Second, the United States and China will likely be unable to organize defensive military blocs in the form of NATO and the Warsaw Pact. On geographic terms alone, it will be difficult for the United States to construct the kind of balancing coalition which deterred the Soviet Union in Europe. Aside from Japan and India, smaller and more economically dependent countries like Vietnam, Singapore, and South Korea have little interest in joining an anti-China alliance whatever their concerns about Beijing’s growing assertiveness. For its part, China has sparingly few allies that would be able to collectively alienate American power in East Asia.
Third, China is not an isolated economic power but a peer economic competitor. It is deeply integrated into the world economy and an important American trading partner. After World War II, the industrialized world was able to rebuild without the help of the Soviet Union. If China’s economy collapsed tomorrow, the United States would not be able to escape the consequences.
So what would a better paradigm look like?
First, the United States should not seek to change China’s domestic political system by military force or economic coercion. It must deal with the status quo regime, no matter the form, and never forget that the risks of nuclear conflict place a moral and practical necessity on statesman to find ways for their countries to coexist despite intense differences. Concepts like “rollback” and “regime change” should be left entirely out of the strategic conversation.
Second, America’s security strategy towards China should primarily rely on allies and partners like Japan and India to act as regional balancers. Pursuing military dominance in East Asia is not a feasible or prudent strategy. Over time, the United States will begin to incur more risks and costs by trying to maintain a forward naval presence in places like the South China Sea or the Taiwan Strait. The continued growth of Chinese military power will allow Beijing to more easily assert its dominance over the local maritime domain. The “stopping power of water” and similar geographic challenges will increase the strain of deploying heavy military assets in East Asia. In this regard, Japan and India will be indispensable partners in helping to limit any potential Chinese bid for regional hegemony. American policymakers should focus on shoring up Japanese and Indian military strength and deepening cooperation on security issues related to China.
Third, the main issues of friction with China will be economic and technological. The fundamental objective of the United States’ foreign economic policy should be ensuring that the dollar remains the world’s reserve currency. This is the most important component of the United States’ national power since, ultimately, America’s financial security and prosperity depends on a relatively high degree of economic self-sufficiency. Next, the Biden administration, and those that follow it, should give top priority to constructing and continually updating a reciprocal bilateral trade agreement. Specific attention should be given to issues related to state subsidization, excess production capacity, currency manipulation, intellectual property theft, forced technology transfers, environmental and labor standards, and the use of slave labor in places like Xinjiang. Financial tools like tariffs, duties, and sanctions should be deployed judiciously. Similarly, America’s technological infrastructure, consumer and business data, and telecommunications networks should be off-limits for any Chinese companies with ties to the state. Companies like Huawei, SMIC, and ZTE should not be allowed access to the American consumer market unless they can prove that they operate independently of the Chinese Communist Party.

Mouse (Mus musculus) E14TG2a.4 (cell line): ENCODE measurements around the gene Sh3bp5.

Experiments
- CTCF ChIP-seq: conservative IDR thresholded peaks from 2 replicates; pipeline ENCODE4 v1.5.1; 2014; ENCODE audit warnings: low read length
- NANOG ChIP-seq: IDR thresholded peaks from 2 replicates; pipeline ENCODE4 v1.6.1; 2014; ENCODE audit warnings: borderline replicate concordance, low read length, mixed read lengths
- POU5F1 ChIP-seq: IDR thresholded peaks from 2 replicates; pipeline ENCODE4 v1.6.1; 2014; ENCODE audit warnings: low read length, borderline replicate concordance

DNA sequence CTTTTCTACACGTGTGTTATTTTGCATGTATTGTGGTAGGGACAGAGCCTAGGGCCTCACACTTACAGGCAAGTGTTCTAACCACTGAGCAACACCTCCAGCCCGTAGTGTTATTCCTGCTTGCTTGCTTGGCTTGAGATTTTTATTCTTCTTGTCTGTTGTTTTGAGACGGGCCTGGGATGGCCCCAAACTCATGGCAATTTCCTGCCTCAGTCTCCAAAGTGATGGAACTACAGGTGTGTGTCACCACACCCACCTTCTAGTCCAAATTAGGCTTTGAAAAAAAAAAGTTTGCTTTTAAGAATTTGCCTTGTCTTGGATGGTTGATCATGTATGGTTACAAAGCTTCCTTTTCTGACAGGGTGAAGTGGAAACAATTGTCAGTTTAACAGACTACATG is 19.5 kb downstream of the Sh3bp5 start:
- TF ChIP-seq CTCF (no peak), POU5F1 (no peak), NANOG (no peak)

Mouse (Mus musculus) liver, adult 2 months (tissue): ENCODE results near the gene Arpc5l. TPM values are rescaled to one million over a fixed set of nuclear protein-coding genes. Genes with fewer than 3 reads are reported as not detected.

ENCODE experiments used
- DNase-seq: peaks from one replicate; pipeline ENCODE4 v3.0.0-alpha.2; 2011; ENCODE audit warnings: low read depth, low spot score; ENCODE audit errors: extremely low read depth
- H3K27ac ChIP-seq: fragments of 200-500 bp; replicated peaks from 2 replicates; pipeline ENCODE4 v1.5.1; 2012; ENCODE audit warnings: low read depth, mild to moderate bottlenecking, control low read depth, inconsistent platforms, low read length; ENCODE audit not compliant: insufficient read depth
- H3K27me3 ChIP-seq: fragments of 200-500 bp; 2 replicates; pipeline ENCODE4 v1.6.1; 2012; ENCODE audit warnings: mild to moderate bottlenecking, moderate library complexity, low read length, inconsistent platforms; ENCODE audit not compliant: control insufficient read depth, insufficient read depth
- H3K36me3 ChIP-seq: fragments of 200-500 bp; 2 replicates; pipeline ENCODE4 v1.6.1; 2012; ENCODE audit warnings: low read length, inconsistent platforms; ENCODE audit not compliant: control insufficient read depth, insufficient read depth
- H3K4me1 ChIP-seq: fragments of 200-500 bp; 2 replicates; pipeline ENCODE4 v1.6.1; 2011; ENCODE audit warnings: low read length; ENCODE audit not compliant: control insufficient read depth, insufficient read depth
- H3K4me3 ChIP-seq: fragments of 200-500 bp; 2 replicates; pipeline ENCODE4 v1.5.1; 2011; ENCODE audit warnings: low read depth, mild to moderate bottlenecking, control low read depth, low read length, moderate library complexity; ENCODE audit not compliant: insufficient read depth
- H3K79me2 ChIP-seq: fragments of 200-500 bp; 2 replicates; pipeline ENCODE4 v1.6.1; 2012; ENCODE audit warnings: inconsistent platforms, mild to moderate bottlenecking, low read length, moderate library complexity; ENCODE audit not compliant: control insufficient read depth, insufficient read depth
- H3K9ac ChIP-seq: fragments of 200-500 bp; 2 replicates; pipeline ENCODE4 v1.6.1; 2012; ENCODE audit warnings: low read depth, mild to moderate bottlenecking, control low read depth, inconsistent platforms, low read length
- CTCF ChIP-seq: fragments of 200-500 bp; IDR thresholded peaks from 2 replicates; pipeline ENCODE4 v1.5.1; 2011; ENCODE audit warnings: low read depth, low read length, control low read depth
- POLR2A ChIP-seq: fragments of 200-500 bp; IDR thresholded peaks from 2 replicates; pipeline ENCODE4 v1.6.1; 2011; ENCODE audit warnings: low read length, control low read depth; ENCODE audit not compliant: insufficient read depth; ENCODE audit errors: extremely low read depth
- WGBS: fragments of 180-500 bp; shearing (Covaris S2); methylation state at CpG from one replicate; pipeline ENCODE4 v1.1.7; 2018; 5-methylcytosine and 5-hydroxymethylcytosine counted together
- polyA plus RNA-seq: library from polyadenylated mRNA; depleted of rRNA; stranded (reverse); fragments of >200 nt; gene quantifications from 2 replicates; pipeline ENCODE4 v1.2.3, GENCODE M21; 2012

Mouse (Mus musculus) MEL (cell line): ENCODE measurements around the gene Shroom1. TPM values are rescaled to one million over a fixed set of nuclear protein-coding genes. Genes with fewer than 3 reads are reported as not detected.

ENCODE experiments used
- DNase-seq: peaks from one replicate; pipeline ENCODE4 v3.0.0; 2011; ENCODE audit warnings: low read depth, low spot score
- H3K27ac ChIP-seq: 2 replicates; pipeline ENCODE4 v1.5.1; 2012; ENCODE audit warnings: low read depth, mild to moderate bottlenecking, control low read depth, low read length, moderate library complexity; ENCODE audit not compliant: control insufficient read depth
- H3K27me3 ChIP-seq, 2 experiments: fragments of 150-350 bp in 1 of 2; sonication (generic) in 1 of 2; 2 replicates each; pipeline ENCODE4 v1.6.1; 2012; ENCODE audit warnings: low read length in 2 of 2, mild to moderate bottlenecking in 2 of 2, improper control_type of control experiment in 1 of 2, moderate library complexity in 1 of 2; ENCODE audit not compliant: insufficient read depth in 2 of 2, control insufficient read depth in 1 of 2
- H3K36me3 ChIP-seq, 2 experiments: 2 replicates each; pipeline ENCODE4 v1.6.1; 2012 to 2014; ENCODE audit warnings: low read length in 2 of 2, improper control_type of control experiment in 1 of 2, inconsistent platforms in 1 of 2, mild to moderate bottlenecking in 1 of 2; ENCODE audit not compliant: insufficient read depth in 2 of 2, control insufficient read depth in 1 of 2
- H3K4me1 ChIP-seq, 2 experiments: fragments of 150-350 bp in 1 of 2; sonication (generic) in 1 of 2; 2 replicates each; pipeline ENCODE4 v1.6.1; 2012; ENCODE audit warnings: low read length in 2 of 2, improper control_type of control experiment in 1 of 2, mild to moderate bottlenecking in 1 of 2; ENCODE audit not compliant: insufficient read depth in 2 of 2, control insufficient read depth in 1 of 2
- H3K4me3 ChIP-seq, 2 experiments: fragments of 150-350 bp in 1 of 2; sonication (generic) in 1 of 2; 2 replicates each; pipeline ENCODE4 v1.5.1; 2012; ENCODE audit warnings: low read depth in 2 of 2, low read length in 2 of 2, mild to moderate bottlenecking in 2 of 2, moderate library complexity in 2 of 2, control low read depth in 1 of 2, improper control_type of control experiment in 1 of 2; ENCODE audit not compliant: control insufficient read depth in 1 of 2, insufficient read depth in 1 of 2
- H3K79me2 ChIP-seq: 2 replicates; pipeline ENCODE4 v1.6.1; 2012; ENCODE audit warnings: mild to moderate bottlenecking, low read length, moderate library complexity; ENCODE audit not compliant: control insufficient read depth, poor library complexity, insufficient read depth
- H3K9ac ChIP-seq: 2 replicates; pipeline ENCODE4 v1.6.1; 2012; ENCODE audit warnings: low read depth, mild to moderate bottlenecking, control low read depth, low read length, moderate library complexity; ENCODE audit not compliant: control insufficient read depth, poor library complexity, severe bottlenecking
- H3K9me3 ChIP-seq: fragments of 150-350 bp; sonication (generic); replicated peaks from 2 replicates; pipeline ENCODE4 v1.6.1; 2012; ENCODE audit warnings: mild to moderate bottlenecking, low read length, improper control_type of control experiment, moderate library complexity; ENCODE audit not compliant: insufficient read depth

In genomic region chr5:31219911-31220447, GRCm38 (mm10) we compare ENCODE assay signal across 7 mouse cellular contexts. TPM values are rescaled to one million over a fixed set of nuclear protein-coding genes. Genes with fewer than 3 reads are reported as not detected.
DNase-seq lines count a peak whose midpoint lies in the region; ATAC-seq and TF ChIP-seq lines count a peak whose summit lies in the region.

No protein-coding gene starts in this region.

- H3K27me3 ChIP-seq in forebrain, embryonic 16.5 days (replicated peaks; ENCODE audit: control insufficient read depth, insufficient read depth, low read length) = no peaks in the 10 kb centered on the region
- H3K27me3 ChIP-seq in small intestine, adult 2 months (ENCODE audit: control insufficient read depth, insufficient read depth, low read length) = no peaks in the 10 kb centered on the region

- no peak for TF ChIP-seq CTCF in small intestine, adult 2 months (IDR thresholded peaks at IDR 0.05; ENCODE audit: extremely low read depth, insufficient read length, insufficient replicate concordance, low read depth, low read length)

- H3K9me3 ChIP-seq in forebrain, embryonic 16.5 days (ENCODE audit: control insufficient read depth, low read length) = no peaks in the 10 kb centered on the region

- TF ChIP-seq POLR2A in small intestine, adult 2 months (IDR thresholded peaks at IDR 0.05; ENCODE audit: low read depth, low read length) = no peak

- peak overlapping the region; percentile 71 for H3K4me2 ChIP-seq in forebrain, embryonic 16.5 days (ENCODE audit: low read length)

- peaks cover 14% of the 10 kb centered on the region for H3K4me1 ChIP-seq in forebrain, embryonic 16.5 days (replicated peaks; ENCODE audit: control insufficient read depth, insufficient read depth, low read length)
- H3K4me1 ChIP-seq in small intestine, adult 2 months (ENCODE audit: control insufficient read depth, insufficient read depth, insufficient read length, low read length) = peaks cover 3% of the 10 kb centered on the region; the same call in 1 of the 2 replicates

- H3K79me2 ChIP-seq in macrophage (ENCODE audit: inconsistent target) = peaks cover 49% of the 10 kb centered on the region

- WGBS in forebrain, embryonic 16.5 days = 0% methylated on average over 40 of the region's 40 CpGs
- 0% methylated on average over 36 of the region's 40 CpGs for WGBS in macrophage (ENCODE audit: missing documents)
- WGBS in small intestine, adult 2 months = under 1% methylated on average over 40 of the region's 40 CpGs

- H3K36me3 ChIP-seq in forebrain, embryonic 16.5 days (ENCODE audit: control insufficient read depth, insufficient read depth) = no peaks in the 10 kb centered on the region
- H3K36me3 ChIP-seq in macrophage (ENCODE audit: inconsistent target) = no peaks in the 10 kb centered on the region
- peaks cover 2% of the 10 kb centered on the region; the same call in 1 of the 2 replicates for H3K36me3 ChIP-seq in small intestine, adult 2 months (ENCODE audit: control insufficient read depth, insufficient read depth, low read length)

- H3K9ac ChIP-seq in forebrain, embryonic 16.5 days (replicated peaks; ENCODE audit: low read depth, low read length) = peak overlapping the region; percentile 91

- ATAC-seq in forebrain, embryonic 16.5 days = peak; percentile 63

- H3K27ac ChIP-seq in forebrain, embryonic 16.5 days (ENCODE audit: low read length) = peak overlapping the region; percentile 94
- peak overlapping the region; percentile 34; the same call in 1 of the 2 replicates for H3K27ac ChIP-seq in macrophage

In sum, geopolitical competition with China will mainly ebb and flow based on changes in economic, rather than military, power. This should be the paradigm for managing U.S.-China relations. After the humiliating meeting in Anchorage two months ago between top Chinese and American diplomats, it became clear that stale bromides about the “rules-based international order” aren’t going to cut it. Congressional and think tank hype for a “new Cold War” is just as useless. If American policymakers want to win the future, they are going to have to forge a new path.
Matthew Mai was a Marcellus Policy Fellow with the John Quincy Adams Society in the fall of 2020.